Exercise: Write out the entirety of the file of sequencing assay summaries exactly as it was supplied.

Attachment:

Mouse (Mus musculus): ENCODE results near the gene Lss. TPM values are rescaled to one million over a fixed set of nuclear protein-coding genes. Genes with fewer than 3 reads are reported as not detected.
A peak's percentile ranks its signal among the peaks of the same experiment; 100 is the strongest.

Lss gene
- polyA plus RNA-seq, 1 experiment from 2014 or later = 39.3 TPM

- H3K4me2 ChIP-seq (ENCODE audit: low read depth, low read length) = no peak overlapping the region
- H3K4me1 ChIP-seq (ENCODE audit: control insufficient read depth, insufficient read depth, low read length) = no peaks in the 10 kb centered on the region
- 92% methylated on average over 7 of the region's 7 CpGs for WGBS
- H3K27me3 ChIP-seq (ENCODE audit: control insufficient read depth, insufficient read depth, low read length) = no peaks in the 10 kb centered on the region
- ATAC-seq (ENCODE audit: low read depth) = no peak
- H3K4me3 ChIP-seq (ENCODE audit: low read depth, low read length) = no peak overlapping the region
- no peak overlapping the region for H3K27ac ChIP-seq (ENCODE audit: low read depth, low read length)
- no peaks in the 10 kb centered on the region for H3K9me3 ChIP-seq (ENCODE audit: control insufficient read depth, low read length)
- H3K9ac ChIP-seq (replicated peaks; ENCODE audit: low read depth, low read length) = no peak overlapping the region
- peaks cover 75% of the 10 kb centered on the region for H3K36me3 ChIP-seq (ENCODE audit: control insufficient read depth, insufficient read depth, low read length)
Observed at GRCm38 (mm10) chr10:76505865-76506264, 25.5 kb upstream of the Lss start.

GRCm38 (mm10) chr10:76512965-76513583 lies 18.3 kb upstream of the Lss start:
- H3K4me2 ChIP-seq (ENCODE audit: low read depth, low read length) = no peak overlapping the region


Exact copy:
Mouse (Mus musculus): ENCODE results near the gene Lss. TPM values are rescaled to one million over a fixed set of nuclear protein-coding genes. Genes with fewer than 3 reads are reported as not detected.
A peak's percentile ranks its signal among the peaks of the same experiment; 100 is the strongest.

Lss gene
- polyA plus RNA-seq, 1 experiment from 2014 or later = 39.3 TPM

- H3K4me2 ChIP-seq (ENCODE audit: low read depth, low read length) = no peak overlapping the region
- H3K4me1 ChIP-seq (ENCODE audit: control insufficient read depth, insufficient read depth, low read length) = no peaks in the 10 kb centered on the region
- 92% methylated on average over 7 of the region's 7 CpGs for WGBS
- H3K27me3 ChIP-seq (ENCODE audit: control insufficient read depth, insufficient read depth, low read length) = no peaks in the 10 kb centered on the region
- ATAC-seq (ENCODE audit: low read depth) = no peak
- H3K4me3 ChIP-seq (ENCODE audit: low read depth, low read length) = no peak overlapping the region
- no peak overlapping the region for H3K27ac ChIP-seq (ENCODE audit: low read depth, low read length)
- no peaks in the 10 kb centered on the region for H3K9me3 ChIP-seq (ENCODE audit: control insufficient read depth, low read length)
- H3K9ac ChIP-seq (replicated peaks; ENCODE audit: low read depth, low read length) = no peak overlapping the region
- peaks cover 75% of the 10 kb centered on the region for H3K36me3 ChIP-seq (ENCODE audit: control insufficient read depth, insufficient read depth, low read length)
Observed at GRCm38 (mm10) chr10:76505865-76506264, 25.5 kb upstream of the Lss start.

GRCm38 (mm10) chr10:76512965-76513583 lies 18.3 kb upstream of the Lss start:
- H3K4me2 ChIP-seq (ENCODE audit: low read depth, low read length) = no peak overlapping the region